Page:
The Kimberley region of Western Australia is known for dramatic landscapes of vast sandstone escarpments, soaring red cliffs, pristine beaches and mangrove-fringed rivers.

The wildlife deserves to be known because the region is full of creatures who take advantage of the area’s remoteness to live without encountering humans.

Here are some fantastic beasts, and where to find them.

Humpback whales

The Kimberley’s Camden Sound is a vast humpback whale nursery, with an estimated 40,000 animals making the 13,000km journey along the humpback highway from Antarctica each year. They leave the south in winter to give birth in the warm waters off the Kimberley coast then make their way back, with calves in tow.

Humpback whales are a great conservation success story, with their numbers believed to have rebounded to near pre-whaling levels.

The whales reach the Kimberley in late July and begin their journey south in October.

The Kimberley

Humpback whales reach the Kimberley in late July. Photo: Supplied

Northern quoll

Head to Bigge Island, the second largest in the Bonaparte Archipelago, and you might spot an endangered northern quoll. The island is free from feral predators, which makes it a sanctuary for the quoll, along with the scaly-tailed possum, which is native to the Kimberley, and the monjon, the smallest member of the rock wallaby family.

The Kimberley

Bigge Island is free from feral predators, which makes it a sanctuary for northern quoll. Photo: Supplied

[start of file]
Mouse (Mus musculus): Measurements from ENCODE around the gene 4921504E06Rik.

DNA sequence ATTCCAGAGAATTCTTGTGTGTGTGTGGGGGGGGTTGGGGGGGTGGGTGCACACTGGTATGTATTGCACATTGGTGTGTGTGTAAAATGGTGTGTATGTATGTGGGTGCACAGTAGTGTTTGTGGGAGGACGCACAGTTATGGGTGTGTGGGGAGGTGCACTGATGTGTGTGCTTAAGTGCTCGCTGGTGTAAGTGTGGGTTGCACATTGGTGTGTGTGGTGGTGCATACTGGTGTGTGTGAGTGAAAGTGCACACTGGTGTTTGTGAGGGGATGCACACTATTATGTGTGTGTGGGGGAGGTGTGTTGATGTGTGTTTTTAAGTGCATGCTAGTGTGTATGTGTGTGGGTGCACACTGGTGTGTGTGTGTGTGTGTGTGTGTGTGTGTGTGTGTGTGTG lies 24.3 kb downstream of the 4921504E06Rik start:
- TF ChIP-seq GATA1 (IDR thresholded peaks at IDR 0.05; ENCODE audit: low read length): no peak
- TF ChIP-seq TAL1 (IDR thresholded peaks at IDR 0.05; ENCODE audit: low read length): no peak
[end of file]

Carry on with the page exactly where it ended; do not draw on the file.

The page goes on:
Migratory birds

The Broome Bird Observatory was established in 1988 by scientists and researchers who recognised the world importance of Broome’s Roebuck Bay as a migratory shorebird area. Between March and May many of the birds can be seen leaving the area for their epic journey to the northern hemisphere, and from August to October they can be seen returning. But it’s not just migratory shorebirds that can be seen here. A whopping 333 species have been spotted in the area.


The four treeless islands that make up the Lacepedes are a class A reserve where rats have been eradicated allowing dozens of species of birds to proliferate. Here you’ll see brown boobies, crested terns, pied oystercatchers, and countless other varieties.


The nests of eastern ospreys, white-bellied eagles and brahminy kites can be seen in trees and on rocky outcrops across the Kimberley, and if you’re lucky you may also see them hunting. The eastern osprey plunges feet first into the water in pursuit of fish while the white-bellied sea eagle’s favourite snack is black flying fox.

The Kimberley

The best way to see Saltwater crocodiles is via a boat tour or cruise. Photo: Supplied

Saltwater crocodiles

There’s plenty of places you might see salties in the Kimberley — all the more reason to do careful research before you swim anywhere. The best way to safely see these prehistoric killing machines is via a boat tour or cruise. The entire coast from Cape Levanque to Wyndham is home to salties with area around Hunter River and Porosus Creek thought to have the biggest population.

Flatback turtle

Often seen on the Lacepede Islands and in abundance at Montgomery Reef, this species of turtle is found in shallow coastal waters stretching from northern Queensland across the Gulf of Carpenteria to the Kimberley, and feasts on sea cucumber, soft corals and jellyfish.

Short-eared rock wallaby

Shy and nocturnal, these wallabies live colonies around low cliffs, hills and gorges. They’re often spotted checking out visitors from their hideouts at Talbot Bay and King George River.

Coral Expeditions’ Kimberley cruises have wildlife experts onboard to enhance your experience. Book now – 2023 season is selling fast.